2 Ch. 36: 6-10.                               35.; 25.; 36.


                                               Psalm 6.                                         45.; 13.



More than twenty years had now elapsed since his first call, and during this period Jeremiah delivered the Word of the LORD concerning the surrounding nations - Egypt, Philistia, Moab, Ammon, Edom, Damascus, and Kedar (the Ishmaelites).



The incident of the Rechabites originated in one of Nebuchadnezzar’s threatening movements on Jerusalem. They had come into the city for safety, and the LORD told Jeremiah to test their obedience to their forefather Jonadab (2 Kings 10: 15), who, 300 years ago, forbade them to touch wine or to settle in cities.  These Rechabites belonged to the Kenites of the family of Jethro, and, as Jonadab commanded, they were always a nomadic tribe dwelling in tents.  Jeremiah brought them into the temple, into the room of the grandsons of Igdaliah, the man of God, and set wine before them.  Upon their refusal to take it, they were dismissed with a commendation, and their example of obedience set in contrast to disobedient Judah (Jer. 35.).



In the latter part of the third (Dan. 1: 1), or early in the fourth year of Jehoiakim, Nebuchadnezzar was preparing for an attack on Jerusalem, but did not actually besiege it for nineteen or twenty months.  This period was commenced by Jeremiah giving the first definite prophecy of the seventy years captivity in Babylon (25: 2).  All these years the Word of the LORD had come to him.  He had spoken and they had not hearkened.  Now he was bidden to write down all the LORD’S words against Israel, Judah, and the other nations, from the time of his call (Jer. 36: 1).  It may be (said the LORD) that the House of Judah ... will return ... that I may forgive.”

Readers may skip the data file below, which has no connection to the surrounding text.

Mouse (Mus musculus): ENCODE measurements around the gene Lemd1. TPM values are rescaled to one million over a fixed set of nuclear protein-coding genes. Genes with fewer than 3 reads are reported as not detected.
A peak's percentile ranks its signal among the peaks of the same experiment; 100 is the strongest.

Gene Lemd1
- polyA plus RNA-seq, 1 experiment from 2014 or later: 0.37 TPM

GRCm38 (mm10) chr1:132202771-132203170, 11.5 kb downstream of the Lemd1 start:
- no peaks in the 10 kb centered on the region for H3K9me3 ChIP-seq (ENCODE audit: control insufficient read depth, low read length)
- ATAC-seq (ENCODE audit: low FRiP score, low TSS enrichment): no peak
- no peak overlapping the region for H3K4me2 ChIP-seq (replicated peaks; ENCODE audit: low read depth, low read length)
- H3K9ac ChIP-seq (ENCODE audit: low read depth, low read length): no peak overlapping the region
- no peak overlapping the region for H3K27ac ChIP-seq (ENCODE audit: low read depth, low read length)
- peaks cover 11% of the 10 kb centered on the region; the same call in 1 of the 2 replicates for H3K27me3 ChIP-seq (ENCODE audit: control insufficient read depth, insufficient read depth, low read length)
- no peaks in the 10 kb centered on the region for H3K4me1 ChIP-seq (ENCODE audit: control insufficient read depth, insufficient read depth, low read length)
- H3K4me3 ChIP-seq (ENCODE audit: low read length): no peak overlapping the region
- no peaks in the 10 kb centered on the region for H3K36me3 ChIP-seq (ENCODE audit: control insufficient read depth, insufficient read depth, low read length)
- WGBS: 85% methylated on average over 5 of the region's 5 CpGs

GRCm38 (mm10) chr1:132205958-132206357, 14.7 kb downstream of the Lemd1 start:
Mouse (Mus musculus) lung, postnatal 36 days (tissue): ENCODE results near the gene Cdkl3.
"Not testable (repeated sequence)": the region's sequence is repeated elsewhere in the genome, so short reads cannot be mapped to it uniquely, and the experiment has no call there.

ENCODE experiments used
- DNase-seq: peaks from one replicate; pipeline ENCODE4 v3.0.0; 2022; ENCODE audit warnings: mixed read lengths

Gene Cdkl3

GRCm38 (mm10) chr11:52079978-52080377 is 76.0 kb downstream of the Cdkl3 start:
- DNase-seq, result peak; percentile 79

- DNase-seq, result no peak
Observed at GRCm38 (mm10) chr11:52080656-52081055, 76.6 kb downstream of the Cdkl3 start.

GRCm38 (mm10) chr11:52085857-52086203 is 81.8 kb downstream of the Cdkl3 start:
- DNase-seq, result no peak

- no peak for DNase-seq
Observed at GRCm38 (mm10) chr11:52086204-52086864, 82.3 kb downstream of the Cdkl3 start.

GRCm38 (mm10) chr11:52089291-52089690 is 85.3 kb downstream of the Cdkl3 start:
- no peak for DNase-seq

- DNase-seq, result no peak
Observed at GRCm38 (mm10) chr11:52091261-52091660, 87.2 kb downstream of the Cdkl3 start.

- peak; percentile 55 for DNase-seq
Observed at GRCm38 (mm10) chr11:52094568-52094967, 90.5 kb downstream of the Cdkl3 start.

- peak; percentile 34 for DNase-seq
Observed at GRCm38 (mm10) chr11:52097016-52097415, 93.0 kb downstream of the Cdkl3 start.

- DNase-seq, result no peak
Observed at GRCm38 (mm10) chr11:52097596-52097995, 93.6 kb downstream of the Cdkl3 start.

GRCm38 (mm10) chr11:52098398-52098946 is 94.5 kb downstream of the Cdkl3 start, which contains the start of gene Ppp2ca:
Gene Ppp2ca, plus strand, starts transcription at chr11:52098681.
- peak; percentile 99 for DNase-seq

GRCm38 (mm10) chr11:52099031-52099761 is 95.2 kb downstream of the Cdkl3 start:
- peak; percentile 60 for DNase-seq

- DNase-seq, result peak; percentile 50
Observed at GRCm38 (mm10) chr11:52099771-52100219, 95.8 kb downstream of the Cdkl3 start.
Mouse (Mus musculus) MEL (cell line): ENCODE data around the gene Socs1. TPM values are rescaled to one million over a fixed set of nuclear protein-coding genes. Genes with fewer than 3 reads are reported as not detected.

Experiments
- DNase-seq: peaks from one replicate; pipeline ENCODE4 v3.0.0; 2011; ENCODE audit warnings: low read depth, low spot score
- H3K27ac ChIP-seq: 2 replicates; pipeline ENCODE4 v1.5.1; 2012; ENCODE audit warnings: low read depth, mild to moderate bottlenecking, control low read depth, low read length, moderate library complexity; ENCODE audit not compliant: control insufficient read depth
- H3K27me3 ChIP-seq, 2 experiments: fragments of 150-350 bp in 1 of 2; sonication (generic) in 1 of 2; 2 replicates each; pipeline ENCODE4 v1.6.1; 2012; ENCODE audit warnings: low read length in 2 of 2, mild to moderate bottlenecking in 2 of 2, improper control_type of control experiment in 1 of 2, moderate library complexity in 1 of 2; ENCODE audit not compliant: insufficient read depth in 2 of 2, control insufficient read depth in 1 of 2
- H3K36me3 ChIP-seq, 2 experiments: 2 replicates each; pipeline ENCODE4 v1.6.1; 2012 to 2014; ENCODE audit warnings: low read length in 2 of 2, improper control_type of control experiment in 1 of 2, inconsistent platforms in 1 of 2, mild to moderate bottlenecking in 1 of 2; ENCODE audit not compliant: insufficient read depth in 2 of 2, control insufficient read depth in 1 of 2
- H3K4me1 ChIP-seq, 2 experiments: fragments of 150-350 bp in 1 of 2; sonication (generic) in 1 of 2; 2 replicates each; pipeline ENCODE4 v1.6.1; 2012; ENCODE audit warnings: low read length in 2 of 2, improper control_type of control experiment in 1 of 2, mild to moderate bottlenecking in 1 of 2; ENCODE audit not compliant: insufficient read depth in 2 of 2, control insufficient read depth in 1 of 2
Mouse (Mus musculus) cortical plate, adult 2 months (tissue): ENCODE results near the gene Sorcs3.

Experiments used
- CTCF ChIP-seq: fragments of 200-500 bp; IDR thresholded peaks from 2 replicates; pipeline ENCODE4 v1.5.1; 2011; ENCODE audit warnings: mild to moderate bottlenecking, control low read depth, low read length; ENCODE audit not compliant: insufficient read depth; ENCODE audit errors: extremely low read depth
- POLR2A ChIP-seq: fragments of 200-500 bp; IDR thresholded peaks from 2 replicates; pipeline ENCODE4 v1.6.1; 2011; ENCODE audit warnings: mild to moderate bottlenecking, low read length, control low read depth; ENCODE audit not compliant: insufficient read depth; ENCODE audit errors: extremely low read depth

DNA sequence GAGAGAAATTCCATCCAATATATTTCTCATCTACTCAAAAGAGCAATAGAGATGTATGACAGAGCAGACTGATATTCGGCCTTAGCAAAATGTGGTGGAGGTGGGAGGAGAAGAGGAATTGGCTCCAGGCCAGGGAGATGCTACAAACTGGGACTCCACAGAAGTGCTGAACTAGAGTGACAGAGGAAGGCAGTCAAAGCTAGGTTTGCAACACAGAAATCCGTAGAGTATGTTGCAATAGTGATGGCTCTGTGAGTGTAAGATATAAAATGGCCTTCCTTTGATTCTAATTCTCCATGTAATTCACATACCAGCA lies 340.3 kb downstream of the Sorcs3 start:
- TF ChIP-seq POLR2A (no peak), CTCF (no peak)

Jeremiah employed Baruch as his amanuensis, and when the roll was finished he said, I cannot go to the LORDS House: I am shut up (excluded), therefore go thou and read in the roll which thou hast written from my mouth, the words of the LORD in the ears of the people in the LORD’S House upon the fast day ... It may be they will present their supplication before the LORD, and will return everyone from his evil way.”



It may be.”  Again and again is this sorrowful refrain concerning a people whose heart would not turn.  I would,” said their Messiah, when He came in the flesh, I would ... but ye would not.”



Baruch obeyed and read aloud the words in the Temple.



In the fifth year and ninth month of Jehoiakim’s reign, Nebuchadnezzar came down upon Jerusalem.  The result was a panic; and, all the people flocking into the capital, proclaimed a fast before the LORD.  The princes sat for deliberation in the king’s house.  Shaphan was probably dead, for Elishama was now scribe; and it was in his room that the princes met.  At the same time there was another party assembling in Gemariah’s room, in the upper court of the Temple, and here Baruch was reading aloud Jeremiah’s roll to the people gathered beneath.  Gemariah’s son, Micaiah, volunteered to go down to the princes and tell them about it.  He went, and the princes sent for Baruch to come and read it to them.  Sit down now,” they said, and read it in our ears.”  The words frightened them.  They turned in fear to each other, and finally asked how was it they were written.  Baruch explained: The prophet spoke, and he wrote down his words with pen and ink.  Then said the princes, Go hide thee, thou and Jeremiah; and let no man know where ye be.”